- Chris Mortensen, NFL reporter
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Confusion and mistrust over changes in the league's pension program is wreaking havoc with some NFL teams' coaching staffs, including the pending retirement of Indianapolis Colts offensive coordinator Tom Moore and offensive line coach Howard Mudd, according to Larry Kennan, executive director of the NFL Coaches Association.
Kennan confirmed that Mudd has "already filed his retirement papers" and added that he believes Moore is "just about there."
"What a travesty it would be that two of the most successful coaches in the history of this league feel compelled to retire because of the owners' greed and the state of confusion by recent changes in the pension plan," said Kennan. "And let me tell you something: They don't want to bail on the Colts but they just may feel like they have no other choice."
The NFL coaches association issued a statement Friday saying it would like to see a unified pension plan that has "portability and carries vestment from team-to-team."
Mudd has coached 35 consecutive seasons in the NFL and Moore has been an assistant for 32 years. Both are considered among the finest assistant coaches in league history and their 12-year Indianapolis union as offensive coordinator and line coach has been considered a major factor to the success of the Colts and quarterback Peyton Manning.
NFL owners passed a resolution at the league meetings that allowed the 32 teams to opt out of a uniformed pension plan, which has been a generous incentive for coaches to remain at the pro level. Many teams have yet to decide on their specific plans for non-playing employees but Kennan painted a picture of betrayal.
"Howard was already researching the strategy of when to take a lump sum payment when the owners pulled this fast one," said Kennan. "Let me tell you something: The owners did this at the league meetings and they never informed me of anything. They didn't notify the [coaches] within their own organizations, with the exception of two classy organizations -- the Atlanta Falcons and Baltimore Ravens -- that there were changes coming. No advance warning and no information after the fact.
"So you take a guy like Howard Mudd, who is pretty diligent about everything, and he was already concerned about losing some money because the market index was going to change in July. Then you throw this at someone like that -- and he finds out that several teams have not fully funded their pension plans at an 80 percent level, the mark they need to hit for any employee to take a full lump sum payment. ...Well, Howard Mudd's not waiting around to see what happens with all these signals. And he's a guy that a lot of other coaches respect -- especially Tom Moore -- so they could follow his lead."
Kennan said he was only authorized to speak for Mudd and not Moore, who was unavailable for comment.
Colts president and GM Bill Polian released a statement through the team Wednesday, saying, "We have the highest personal affection and professional regard for Howard and it would be inappropriate for us to speculate at this time about any decisions he might eventually reach."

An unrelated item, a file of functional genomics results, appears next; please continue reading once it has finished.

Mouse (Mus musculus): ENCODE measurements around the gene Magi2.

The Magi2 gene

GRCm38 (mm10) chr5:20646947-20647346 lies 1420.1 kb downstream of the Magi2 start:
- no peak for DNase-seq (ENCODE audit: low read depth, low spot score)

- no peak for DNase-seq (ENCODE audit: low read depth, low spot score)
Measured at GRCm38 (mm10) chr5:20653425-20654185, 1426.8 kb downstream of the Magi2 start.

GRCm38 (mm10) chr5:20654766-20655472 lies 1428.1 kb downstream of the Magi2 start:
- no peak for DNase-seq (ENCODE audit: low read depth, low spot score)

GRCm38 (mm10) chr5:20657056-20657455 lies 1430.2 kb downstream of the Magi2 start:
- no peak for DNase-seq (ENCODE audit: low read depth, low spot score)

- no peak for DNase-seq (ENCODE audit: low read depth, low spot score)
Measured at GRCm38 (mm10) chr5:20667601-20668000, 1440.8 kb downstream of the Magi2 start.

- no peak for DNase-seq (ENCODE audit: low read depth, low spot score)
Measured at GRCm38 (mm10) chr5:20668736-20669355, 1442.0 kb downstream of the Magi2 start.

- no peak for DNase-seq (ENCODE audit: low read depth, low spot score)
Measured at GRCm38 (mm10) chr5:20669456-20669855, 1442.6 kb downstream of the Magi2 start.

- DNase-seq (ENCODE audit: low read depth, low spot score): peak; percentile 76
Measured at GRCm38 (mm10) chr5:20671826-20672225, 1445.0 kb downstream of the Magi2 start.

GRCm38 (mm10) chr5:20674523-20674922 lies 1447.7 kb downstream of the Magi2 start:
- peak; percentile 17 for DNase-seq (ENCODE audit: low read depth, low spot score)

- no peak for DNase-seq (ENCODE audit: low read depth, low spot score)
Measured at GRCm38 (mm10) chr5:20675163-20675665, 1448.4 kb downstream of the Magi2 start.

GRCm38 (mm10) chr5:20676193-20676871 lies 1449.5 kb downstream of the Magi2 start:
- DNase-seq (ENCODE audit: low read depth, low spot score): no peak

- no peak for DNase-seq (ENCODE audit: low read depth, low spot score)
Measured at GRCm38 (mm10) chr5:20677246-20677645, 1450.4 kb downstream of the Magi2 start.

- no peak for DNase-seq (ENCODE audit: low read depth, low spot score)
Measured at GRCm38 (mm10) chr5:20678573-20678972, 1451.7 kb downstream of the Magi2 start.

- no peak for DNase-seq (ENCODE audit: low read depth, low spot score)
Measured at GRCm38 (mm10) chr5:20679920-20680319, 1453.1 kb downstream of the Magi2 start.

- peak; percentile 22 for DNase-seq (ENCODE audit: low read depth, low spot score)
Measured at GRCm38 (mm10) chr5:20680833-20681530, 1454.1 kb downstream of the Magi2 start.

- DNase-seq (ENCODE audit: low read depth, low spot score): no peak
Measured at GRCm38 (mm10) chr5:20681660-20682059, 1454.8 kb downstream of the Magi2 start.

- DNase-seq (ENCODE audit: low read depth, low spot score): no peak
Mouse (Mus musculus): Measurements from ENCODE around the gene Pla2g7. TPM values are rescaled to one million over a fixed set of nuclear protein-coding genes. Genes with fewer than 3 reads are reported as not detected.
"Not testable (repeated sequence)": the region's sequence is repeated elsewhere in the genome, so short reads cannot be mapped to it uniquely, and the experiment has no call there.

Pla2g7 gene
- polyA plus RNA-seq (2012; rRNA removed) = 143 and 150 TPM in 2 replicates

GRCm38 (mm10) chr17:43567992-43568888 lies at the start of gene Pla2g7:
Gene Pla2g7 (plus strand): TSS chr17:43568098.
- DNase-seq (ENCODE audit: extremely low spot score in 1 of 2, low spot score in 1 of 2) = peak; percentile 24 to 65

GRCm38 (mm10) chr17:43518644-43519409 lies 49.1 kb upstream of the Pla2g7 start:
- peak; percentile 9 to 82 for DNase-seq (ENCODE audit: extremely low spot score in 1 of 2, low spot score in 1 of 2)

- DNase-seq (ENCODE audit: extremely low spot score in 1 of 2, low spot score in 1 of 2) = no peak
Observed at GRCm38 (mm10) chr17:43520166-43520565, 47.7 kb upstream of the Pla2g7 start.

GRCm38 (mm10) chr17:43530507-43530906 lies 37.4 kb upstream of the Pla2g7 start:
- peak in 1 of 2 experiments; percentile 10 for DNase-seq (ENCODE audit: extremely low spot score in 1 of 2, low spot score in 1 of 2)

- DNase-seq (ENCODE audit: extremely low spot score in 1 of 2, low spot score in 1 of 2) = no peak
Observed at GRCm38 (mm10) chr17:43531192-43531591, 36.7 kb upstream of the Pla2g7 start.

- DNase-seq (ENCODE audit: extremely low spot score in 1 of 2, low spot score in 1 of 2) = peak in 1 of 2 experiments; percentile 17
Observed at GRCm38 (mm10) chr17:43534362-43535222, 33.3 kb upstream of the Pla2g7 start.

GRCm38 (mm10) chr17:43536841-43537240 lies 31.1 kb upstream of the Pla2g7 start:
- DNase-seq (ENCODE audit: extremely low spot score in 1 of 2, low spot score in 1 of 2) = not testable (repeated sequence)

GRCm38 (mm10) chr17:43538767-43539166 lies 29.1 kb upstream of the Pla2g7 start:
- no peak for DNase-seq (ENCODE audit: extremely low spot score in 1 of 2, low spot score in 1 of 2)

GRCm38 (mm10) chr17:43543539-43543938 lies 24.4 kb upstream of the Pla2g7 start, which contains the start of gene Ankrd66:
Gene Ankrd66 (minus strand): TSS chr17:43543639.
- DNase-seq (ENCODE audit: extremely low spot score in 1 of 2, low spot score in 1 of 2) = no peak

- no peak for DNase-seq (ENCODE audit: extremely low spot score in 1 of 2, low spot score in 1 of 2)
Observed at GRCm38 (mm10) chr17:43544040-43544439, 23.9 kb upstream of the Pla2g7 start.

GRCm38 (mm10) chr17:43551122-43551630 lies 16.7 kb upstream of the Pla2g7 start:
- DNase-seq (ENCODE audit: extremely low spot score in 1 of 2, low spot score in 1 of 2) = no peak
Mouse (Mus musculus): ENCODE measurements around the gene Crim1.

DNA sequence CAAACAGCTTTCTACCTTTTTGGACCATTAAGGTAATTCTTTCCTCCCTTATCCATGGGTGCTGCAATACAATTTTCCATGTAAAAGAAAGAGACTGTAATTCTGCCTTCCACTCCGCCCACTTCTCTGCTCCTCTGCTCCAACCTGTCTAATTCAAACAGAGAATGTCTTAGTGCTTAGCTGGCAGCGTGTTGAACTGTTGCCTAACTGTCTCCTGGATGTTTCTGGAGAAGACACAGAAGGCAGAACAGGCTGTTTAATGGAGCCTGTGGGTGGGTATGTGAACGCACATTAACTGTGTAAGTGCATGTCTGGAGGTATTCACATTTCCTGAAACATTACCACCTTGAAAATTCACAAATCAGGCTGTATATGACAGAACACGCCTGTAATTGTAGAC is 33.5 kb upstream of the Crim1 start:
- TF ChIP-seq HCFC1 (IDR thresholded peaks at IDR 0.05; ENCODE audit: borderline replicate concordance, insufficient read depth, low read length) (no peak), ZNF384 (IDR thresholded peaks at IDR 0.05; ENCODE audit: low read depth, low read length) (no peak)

If the Colts lost Moore and Mudd, it is believed current assistants Clyde Christensen (assistant head coach, receivers) and Pete Metzelaars (assistant offensive line coach), would become prime candidates to replace them.
League owners have privately said the dramatic changes in the economic market was more than doubling the amount of contributions -- one owner suggested the league-wide contribution projected a hike from $40 million to $90 million -- that teams were required to make under the former uniformed plan. Consequently, owners passed the resolution in March that empowered teams to independently established their own pension plans.
Mudd would like to remain as a "consultant" with the Colts but that is also one of the loopholes that owners wanted to close, sources said, citing the example of another renown line coach, Alex Gibbs, who met the league formula for cashing out fully on his pension, only to be hired back as a $800,000 to $1 million consultant.
The coaches do have an associatio n but have failed to organize as a union, despite advice from Kennan and former NFL Players Association executive director Gene Upshaw, who died suddenly last year, to form a union. Kennan said that the new NFLPA executive director DeMaurice Smith is determined to "protect the coaches" going forward.
Kennan, as the leader of the Coaches Association, works out of the NFLPA offices. Upshaw enabled the coaches to use NFLPA counsel in various grievance hearings.
But Smith, as the newly-elected NFLPA leader, has overwhelming and urgent issues with the current collective bargaining agreement that will expire after the 2010 season. Older coaches may be under the gun to make career decisions than can impact teams, like the Colts while younger coaches may look at their own alternatives down the road.
"Over the course of time, I think you'll see the NFL lose some quality coaches, especially quality young coaches, because of this pension issue," Kennan said. "Look at how well colleges are paying coaches now; one of the factors that weighed in NFL favor for these coaches was the league pension plan. Now? That could change."
One owner countered that teams that want to remain attractive to coaches will have to seriously consider the impact of a diminished pension plan when competing for their services. Some teams will value coaches more than others, this owner conceded.
Chris Mortensen is a senior NFL analyst for ESPN.
Confusion and mistrust over changes in the league's pension program is wreaking havoc with some NFL teams' coaching staffs, according to Larry Kennan, executive director of the NFL Coaches Association.